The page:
Cars powered by e-fuel will emit almost five times as much CO2 as electric vehicles if the EU waters down plans to require them to be carbon neutral, a new analysis finds. All new cars sold in the EU from 2035 must emit zero CO2 emissions at the tailpipe, but the bloc is set to make an exemption for cars running on synthetic fuel. While the EU Commission says only e-fuels that are 100% carbon neutral can qualify for the loophole, the oil industry wants that criteria weakened.
Transport & Environment (T&E) calculated the ‘well-to-wheel’ CO2 emissions of e-fuels – the total emissions required to produce, distribute and use the fuel. The analysis shows that e-petrol cars would emit 61 grams of CO2 equivalent per km in 2035 if lawmakers apply the weaker 70% carbon neutral criteria, which is required by the current EU renewable energy law. This contrasts with electric vehicles, which would only emit 13 gCO2/km when charged with electricity from the average EU grid from 2035. To be fully carbon neutral, e-fuels would need to be made using captured CO2 emissions that balance out the carbon dioxide released when the fuel is burned in an engine.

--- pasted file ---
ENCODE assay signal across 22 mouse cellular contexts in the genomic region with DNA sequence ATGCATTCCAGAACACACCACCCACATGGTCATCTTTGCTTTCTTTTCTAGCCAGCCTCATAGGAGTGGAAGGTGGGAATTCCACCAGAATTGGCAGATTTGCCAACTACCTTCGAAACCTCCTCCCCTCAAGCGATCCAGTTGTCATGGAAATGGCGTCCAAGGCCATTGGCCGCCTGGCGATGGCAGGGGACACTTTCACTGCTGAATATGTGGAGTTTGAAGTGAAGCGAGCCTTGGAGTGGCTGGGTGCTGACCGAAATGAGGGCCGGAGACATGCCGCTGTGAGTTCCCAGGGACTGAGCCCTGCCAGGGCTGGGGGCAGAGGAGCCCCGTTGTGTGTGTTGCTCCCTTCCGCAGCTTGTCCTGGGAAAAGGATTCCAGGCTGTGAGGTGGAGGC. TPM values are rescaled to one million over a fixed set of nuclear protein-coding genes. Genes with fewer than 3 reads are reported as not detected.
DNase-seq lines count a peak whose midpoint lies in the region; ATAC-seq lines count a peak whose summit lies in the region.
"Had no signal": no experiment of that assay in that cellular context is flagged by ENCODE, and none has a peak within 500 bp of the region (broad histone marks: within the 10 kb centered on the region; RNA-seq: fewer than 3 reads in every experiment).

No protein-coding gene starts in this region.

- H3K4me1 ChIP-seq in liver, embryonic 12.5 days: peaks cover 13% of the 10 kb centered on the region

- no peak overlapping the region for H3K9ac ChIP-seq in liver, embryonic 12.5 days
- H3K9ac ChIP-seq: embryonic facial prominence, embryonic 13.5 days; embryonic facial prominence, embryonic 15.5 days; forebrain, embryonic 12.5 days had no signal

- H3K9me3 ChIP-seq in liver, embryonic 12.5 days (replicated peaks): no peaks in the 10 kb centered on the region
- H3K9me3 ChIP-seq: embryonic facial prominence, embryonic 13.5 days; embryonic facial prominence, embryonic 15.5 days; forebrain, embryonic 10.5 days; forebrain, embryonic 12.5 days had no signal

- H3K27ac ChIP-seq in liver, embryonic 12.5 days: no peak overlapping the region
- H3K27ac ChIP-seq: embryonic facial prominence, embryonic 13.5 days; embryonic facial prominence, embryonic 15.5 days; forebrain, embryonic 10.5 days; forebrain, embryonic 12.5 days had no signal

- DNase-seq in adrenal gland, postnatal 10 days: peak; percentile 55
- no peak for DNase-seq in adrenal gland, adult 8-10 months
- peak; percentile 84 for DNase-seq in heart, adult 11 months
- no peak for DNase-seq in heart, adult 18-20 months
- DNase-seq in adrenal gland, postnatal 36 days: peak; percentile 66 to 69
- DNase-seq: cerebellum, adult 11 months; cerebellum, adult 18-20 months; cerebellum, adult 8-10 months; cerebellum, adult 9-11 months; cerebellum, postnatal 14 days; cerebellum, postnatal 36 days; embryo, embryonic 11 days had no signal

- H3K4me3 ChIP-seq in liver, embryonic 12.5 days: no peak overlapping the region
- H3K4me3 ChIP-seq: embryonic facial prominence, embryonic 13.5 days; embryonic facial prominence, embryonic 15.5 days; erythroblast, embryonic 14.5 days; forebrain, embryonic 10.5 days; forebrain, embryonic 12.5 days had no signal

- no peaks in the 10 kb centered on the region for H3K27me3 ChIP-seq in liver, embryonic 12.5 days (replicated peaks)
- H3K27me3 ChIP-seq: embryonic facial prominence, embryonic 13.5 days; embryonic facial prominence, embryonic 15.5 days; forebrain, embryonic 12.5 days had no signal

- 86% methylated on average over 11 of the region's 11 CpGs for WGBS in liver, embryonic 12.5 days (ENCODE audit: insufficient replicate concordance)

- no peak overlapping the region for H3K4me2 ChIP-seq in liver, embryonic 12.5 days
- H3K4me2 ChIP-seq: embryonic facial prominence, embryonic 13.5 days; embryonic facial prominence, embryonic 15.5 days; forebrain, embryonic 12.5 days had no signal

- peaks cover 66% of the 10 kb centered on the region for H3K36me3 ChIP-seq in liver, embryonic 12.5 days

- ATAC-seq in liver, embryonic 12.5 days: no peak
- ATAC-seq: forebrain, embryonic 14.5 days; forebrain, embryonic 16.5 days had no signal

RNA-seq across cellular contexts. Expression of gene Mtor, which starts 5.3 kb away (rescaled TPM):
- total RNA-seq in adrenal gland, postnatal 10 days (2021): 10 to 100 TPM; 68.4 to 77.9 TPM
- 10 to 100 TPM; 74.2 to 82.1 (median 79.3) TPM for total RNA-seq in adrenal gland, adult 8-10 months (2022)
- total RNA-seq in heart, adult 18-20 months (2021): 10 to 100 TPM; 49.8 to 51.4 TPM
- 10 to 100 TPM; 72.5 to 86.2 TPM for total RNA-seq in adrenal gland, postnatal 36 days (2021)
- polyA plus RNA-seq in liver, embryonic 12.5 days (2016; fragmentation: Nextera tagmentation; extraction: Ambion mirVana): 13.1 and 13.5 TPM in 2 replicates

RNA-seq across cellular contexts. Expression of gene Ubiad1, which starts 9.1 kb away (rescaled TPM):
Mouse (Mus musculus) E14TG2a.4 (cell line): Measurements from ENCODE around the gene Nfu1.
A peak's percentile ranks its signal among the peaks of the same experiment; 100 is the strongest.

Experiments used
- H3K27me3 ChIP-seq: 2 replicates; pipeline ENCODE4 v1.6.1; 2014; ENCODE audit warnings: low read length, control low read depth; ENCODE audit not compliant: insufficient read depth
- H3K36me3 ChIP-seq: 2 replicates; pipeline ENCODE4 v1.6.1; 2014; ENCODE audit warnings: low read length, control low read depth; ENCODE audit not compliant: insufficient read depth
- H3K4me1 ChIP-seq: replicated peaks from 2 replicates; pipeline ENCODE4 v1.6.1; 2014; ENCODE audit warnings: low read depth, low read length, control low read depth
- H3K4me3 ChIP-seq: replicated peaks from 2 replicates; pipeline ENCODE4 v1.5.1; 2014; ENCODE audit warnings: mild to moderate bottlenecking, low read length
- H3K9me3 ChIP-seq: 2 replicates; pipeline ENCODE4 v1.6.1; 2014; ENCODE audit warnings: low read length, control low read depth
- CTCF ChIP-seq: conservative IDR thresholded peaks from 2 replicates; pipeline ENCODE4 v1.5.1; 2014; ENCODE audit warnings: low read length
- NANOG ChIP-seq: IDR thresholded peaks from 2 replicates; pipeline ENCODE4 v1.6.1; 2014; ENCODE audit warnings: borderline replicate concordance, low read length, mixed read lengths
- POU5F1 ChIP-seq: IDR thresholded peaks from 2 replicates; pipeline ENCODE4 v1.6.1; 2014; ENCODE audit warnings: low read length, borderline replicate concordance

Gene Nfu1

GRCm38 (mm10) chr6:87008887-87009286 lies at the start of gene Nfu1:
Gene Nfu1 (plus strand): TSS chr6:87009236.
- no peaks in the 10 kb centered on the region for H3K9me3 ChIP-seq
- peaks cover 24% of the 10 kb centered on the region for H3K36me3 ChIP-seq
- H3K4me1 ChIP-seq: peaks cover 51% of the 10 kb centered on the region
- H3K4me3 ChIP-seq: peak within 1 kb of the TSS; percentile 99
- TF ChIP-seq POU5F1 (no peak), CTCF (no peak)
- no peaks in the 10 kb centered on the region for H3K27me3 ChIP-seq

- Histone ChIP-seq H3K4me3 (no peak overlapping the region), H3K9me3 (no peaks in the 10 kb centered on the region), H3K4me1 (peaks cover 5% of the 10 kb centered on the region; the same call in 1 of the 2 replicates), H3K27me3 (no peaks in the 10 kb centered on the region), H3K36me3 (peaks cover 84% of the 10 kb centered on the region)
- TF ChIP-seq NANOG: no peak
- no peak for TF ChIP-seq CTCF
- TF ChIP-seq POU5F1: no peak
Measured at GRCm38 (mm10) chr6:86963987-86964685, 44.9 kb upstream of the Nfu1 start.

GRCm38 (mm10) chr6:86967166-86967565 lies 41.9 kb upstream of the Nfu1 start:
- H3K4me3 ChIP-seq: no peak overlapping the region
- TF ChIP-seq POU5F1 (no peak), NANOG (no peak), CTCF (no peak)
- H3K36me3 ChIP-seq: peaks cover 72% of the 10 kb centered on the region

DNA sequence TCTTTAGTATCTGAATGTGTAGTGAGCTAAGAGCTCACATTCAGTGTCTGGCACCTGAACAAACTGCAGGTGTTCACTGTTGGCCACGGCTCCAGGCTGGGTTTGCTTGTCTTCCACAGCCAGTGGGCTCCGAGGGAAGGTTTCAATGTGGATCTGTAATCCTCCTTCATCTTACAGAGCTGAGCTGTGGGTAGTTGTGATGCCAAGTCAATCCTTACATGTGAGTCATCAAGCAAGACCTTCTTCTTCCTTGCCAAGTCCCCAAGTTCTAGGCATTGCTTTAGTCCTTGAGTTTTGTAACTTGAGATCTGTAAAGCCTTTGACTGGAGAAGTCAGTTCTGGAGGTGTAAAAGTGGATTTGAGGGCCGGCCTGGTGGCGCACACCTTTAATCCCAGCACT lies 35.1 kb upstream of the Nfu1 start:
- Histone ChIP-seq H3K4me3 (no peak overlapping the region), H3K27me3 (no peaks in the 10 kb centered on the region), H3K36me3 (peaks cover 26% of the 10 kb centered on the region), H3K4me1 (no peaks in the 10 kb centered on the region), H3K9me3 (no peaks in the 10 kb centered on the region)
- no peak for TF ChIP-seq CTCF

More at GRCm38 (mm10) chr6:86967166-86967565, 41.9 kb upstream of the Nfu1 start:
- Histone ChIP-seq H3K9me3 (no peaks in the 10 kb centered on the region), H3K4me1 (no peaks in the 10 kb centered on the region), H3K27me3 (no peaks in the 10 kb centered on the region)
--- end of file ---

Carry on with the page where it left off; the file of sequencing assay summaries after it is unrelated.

Alex Keynes, cars policy manager at T&E, said: “The European Commission has said e-fuels need to be carbon neutral to escape the ban on new polluting cars after 2035. For years the e-fuels lobby told us how clean their fuels are, so it is incomprehensible why they could not meet the criteria as proposed. It’s up to EU governments to stand by the Commission’s carbon neutral requirement.”
While synthetic fuels would be carbon neutral under the Commission’s plan, they will still emit air pollutants, notably toxic NO2 and carcinogenic particles, when burned in combustion engines. T&E tests have shown that cars powered by e-fuel emit as much nitrogen oxides (NOx) as fossil fuel engines (around 22 mg/km) and much more carbon monoxide and ammonia, doing nothing to alleviate the air quality problems in our cities.
E-fuels are also expensive to produce, and filling up cars on synthetic petrol will cost drivers far more than running a battery electric vehicle or even a car on fossil petrol. Producing e-fuels is also far less efficient than powering electric vehicles. Supplying just a small proportion of new cars with e-fuels instead of electrifying them would require significantly more renewable electricity generation in Europe.
The Commission has asked member states for feedback on its proposal to allow only 100% carbon neutral e-fuels in new cars after 2035. EU governments are expected to take a final decision on the criteria before the end of the year.
Note to editors:
 T&E’s analysis is based on the following assumptions:
Conventional petrol car: C-segment car sold in 2035 running on conventional petrol emitting 94 gCO2eq/MJ.
E-petrol car: Same car running on e-petrol with 70% CO2 reduction compared to conventional petrol according to the RFNBO methodology of the EU Renewable Energy Directive. The emission reduction from the e-fuel ‘well-to-wheel’ emissions is achieved by carbon capture.
Electric car: C-segment BEV, average carbon intensity of the European grid.